|Example of art style|
The early influences on his art style were from the West. Like most of the Malaysian children in the 1950s, Lat watched Hanna-Barbera cartoons (The Flintstones and The Jetsons) on television and read imported British comics, such as The Dandy and The Beano. He studied them and used their styles and themes in his early doodles. After the foreign influences in his works were noticed by a family friend, Lat was advised by his father to observe and draw upon ideas from their surroundings instead. Heeding the advice, the young cartoonist intimated himself with local happenings. Tiga Sekawan was conceived as a humorous crime-fighting story of a local flavour. Keluarga Si Mamat and its protagonist were named after his youngest brother Mamat, its stories based on Lat's observations of his fellow villagers and schoolmates. The inspiration for his cartoons about Bersunat came about when he was on assignment at a hospital. As he was taking breaks from investigating the dead victims of crime brought to the morgue, Lat chanced upon the circumcisions performed by the hospital on ethnic Malay boys. He found their experiences clinical, devoid of the elaborate and personal ceremonies that celebrated his own rite to manhood in the village. Lat felt compelled to illustrate the differences between life in his kampung and the city.
|Example of Early Style|
After his study trip to London in 1975, Lat's works exhibited the influences of editorial cartoonists such as Frank Dickens, Ralph Steadman, and Gerald Scarfe. In 1997, Ron Provencher, a professor emeritus at Northern Illinois University, reported that Lat's style reminded his informants on the Malaysian cartooning scene of The Beano. Muliyadi elaborated that The Beano and The Dandy's "theme of a child's world" is evident in Lat's Keluarga Si Mamat. Others commented that Lat's art stood out on its own. Singaporean cartoonist Morgan Chua believed that Lat "managed to create an impressively local style while remaining original", and although comics historian Isao Shimizu found Lat's lines "somewhat crude", he noted that the cartoonist's work was "highly original" and "full of life". Redza's judgement was that The Beano and The Dandy were "early formative [influences]" on Lat before he came into his own style.
|Example of Later Style|
At the time that Lat started drawing for the New Straits Times, local political cartoonists were gentle in their treatment of Malaysian politicians; the politicians' features were recreated faithfully and criticisms were voiced in the form of subtle poems. Lat, however, pushed the boundaries; although he portrayed the politicians with dignity, he exaggerated notable features of their appearances and traits. Lat recalled that in 1974, he was told to change one of his works, which portrayed Malaysian Prime Minister Abdul Razak from the back.Lee refused to print the work unchanged, and pointedly asked the cartoonist "You want to go to jail?!" In 1975, however, Lat's next attempt at a political cartoon won Lee's approval. The satire featured a caricature of Razak's successor Hussein Onn on the back of a camel, travelling back to Kuala Lumpur from Saudi Arabia; its punchline was Hussein's hailing of his mount to slow down after reading news that a pay raise for the civil service would be enacted on his return.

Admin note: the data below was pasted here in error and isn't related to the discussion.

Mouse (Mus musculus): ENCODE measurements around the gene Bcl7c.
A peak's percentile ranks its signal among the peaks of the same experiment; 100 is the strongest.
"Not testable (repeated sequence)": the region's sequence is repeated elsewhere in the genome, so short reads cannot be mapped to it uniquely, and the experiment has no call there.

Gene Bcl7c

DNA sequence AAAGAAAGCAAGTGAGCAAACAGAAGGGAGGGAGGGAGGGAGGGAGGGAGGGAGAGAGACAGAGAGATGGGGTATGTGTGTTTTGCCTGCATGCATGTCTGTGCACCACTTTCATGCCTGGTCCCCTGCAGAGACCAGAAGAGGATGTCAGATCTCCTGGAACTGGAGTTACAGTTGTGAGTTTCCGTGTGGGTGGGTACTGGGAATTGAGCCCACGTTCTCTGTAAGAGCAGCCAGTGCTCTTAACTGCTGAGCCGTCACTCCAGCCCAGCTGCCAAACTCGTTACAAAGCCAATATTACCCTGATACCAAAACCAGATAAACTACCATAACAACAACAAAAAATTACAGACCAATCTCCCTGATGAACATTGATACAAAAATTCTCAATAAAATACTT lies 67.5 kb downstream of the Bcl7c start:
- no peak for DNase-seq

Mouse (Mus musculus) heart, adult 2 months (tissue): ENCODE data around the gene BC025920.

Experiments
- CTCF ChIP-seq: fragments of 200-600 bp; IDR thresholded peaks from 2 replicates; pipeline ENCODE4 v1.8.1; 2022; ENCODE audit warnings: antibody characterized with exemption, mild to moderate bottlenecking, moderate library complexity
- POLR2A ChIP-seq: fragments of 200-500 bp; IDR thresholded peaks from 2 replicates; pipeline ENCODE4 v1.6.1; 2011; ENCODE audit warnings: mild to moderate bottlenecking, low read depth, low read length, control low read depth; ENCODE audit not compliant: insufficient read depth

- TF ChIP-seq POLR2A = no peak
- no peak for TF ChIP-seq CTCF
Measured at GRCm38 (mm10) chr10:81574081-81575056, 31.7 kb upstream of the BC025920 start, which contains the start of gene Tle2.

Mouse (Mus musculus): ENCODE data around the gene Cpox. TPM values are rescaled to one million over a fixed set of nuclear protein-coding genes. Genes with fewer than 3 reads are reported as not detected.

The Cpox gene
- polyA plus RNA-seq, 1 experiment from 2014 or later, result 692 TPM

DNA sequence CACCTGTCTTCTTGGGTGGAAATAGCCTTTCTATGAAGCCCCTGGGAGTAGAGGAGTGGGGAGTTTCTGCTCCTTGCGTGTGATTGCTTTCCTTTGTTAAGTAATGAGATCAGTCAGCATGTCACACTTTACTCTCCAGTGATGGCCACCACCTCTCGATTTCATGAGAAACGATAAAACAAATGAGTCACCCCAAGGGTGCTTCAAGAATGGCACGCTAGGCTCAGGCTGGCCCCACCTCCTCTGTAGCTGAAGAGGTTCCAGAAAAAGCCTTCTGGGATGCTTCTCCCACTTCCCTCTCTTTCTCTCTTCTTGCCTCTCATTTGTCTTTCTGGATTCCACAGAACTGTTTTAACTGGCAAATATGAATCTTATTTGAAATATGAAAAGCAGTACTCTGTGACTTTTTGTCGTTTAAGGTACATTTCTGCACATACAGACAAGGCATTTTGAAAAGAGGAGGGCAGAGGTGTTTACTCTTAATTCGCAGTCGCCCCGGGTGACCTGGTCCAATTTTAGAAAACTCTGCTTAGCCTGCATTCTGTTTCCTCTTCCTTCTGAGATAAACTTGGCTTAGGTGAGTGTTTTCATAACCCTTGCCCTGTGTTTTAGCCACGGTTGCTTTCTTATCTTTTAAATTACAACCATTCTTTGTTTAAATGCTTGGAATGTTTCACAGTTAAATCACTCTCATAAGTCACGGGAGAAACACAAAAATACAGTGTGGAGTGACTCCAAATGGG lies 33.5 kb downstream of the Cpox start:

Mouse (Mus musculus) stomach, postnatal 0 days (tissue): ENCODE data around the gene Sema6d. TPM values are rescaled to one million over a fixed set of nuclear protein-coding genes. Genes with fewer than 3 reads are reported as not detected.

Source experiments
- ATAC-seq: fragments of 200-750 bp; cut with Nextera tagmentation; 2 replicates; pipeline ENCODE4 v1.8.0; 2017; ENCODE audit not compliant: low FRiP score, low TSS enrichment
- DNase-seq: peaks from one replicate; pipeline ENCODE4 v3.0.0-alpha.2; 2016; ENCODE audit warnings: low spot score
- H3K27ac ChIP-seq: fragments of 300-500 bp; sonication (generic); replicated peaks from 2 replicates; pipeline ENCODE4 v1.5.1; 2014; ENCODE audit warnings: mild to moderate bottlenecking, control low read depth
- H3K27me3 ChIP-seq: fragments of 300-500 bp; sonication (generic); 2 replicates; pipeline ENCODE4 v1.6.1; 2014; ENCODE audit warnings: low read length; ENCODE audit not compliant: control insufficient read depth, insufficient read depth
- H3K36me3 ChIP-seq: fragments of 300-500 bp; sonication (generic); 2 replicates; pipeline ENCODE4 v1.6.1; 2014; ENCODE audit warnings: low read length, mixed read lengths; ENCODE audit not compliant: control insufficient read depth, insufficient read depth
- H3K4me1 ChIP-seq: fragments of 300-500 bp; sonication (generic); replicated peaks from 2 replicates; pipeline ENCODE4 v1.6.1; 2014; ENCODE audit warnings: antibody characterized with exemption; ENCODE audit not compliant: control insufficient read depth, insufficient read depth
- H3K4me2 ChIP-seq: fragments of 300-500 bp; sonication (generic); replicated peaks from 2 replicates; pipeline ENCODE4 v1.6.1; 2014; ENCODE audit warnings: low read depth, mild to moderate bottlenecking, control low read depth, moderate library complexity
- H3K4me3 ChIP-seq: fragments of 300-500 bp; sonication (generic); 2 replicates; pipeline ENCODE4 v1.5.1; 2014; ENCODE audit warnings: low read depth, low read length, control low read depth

Malaysia's political class grew comfortable with Lat's caricatures, and like the rest of the country, found them entertaining. Muliyadi described Lat's style as "subtle, indirect, and symbolic", following traditional forms of Malaysian humour in terms of ethics and aesthetics. The cartoonist's compliance with tradition in his art earned him the country's respect.When Lat was critical of politicians, he portrayed them in situations "unusual, abnormal or unexpected" to their status or personalities, using the contrast to make the piece humorous. Mahathir bin Mohamad, Malaysia's fourth Prime Minister, was Lat's frequent target for much of his political career, providing more than 20 years worth of material to the cartoonist enough for a 146-page compilation Dr Who?! (2004). Lat's political wit targeted not only local politicians, but also Israeli actions in the Middle East and foreign figures such as prominent Singaporean politician Lee Kwan Yew.Despite his many works of political nature, Lat does not consider himself a political cartoonist and openly admits that there are others better than he is in this field.
|Example of Sensitive Topics|